I knew I wasn’t deaf, because I could hear the bubbling and crumbling of the volcano behind me, but everything sounded like it was coming through a filter. Time was also passing at an odd rate. For instance, from the time I had waved to Lopsang, and the time I was being pulled aboard, felt like it passed in the blink of an eye.
Before I knew it, I was laid out on the bow of the boat with both Lopsang and James huddled over me, fussing about. Blankets were draped over me, and I was forced by Lopsang to drink hot water with a slight bite to it. Slowly, the feeling of unreality began to fade, and when I looked more stable, the boat began moving again.
It still took hours before I was able to fully stand and comprehend exactly how close to death I had been. Under most circumstances, a dive like that would have killed me, but something about the portal saved my life. At least that’s what I assumed. Otherwise there’s no earthly reason for me to be here, and I might actually just be a member of the clinging dead.
When I did finally stand, Lopsang rushed over to help me to my feet. “That was a close one, even by your standards, Nick,” he said. What the hell happened?”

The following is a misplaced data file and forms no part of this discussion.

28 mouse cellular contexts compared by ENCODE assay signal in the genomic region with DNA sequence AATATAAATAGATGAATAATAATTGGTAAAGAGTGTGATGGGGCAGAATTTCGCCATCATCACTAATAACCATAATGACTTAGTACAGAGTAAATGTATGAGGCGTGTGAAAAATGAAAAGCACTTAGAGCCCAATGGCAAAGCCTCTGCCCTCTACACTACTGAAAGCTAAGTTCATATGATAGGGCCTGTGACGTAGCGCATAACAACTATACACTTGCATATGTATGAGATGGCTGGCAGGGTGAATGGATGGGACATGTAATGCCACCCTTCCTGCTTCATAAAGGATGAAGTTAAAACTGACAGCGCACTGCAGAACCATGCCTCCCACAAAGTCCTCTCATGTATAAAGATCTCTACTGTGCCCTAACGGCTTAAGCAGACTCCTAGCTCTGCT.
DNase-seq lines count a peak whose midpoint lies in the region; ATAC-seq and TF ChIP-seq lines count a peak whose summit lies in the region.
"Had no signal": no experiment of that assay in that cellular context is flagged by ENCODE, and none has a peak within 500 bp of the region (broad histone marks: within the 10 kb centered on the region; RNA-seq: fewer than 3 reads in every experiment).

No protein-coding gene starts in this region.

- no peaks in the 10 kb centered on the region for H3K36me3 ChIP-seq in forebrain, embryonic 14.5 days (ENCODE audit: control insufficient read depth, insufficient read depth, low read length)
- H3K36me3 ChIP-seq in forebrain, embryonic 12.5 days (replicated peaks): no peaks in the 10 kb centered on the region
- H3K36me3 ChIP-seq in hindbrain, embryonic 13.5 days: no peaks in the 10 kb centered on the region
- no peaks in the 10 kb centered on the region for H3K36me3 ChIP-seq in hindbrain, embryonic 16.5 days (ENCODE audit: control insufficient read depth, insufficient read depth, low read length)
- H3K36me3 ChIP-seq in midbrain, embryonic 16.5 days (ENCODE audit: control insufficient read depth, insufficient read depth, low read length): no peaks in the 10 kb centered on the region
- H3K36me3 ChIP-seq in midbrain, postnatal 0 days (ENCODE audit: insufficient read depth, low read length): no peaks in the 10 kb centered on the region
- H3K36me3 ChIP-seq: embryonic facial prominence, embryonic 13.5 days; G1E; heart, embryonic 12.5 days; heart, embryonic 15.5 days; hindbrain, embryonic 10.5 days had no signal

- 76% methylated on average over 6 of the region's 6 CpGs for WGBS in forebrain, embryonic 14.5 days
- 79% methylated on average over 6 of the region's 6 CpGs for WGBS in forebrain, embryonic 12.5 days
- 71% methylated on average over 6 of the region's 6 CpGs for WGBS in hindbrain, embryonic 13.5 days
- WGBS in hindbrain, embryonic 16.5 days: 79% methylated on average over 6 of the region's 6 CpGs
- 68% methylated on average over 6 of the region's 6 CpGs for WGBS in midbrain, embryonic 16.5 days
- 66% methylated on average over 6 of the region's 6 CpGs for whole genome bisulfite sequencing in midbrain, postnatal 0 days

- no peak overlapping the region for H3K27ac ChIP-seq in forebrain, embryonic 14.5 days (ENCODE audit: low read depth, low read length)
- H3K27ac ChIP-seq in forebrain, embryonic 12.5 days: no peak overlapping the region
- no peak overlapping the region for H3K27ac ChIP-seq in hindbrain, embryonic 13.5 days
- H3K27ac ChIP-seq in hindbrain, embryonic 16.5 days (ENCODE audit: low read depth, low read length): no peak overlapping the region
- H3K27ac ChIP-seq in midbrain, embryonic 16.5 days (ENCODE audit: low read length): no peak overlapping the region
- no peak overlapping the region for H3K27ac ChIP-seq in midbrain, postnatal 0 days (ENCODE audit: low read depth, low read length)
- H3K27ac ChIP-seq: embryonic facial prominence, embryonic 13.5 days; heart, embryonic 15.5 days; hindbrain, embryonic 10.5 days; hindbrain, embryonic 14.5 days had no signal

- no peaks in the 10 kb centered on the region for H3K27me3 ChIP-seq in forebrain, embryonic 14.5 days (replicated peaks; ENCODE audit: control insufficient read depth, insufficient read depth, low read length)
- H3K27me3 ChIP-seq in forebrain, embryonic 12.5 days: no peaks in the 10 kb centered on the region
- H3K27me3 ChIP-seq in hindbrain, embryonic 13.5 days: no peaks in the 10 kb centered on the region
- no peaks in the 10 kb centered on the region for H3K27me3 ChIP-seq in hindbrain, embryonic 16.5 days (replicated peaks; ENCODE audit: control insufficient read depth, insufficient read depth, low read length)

“Giant squid,” I coughed, spewing water onto the deck. “Harpoon in the side, it dragged me down, lots of pretty colors.”
“Yeah, we saw the squid light up the water for a few seconds and then you were just gone.”
“I think it took me through the portal.” A slow popping sound filled my ears as the liquid that had filled them moved its way out. “How did you end up getting through?”
“The machine worked.” Lopsang motioned to the pyramid which looked almost brand new again. “A few seconds after you were taken by the giant squid, another portal opened up and James steered us right through it.
As my wits came back, I was able to get a better look at our surroundings. On one side was an immense volcano, reaching high up into the sky. Upon looking up, I realized the sky was also dark, and had an odd shifting quality to it. It was like looking up at the surface of the ocean from the bottom. I pinched myself to make sure I wasn’t dreaming. The pain came through loud and clear.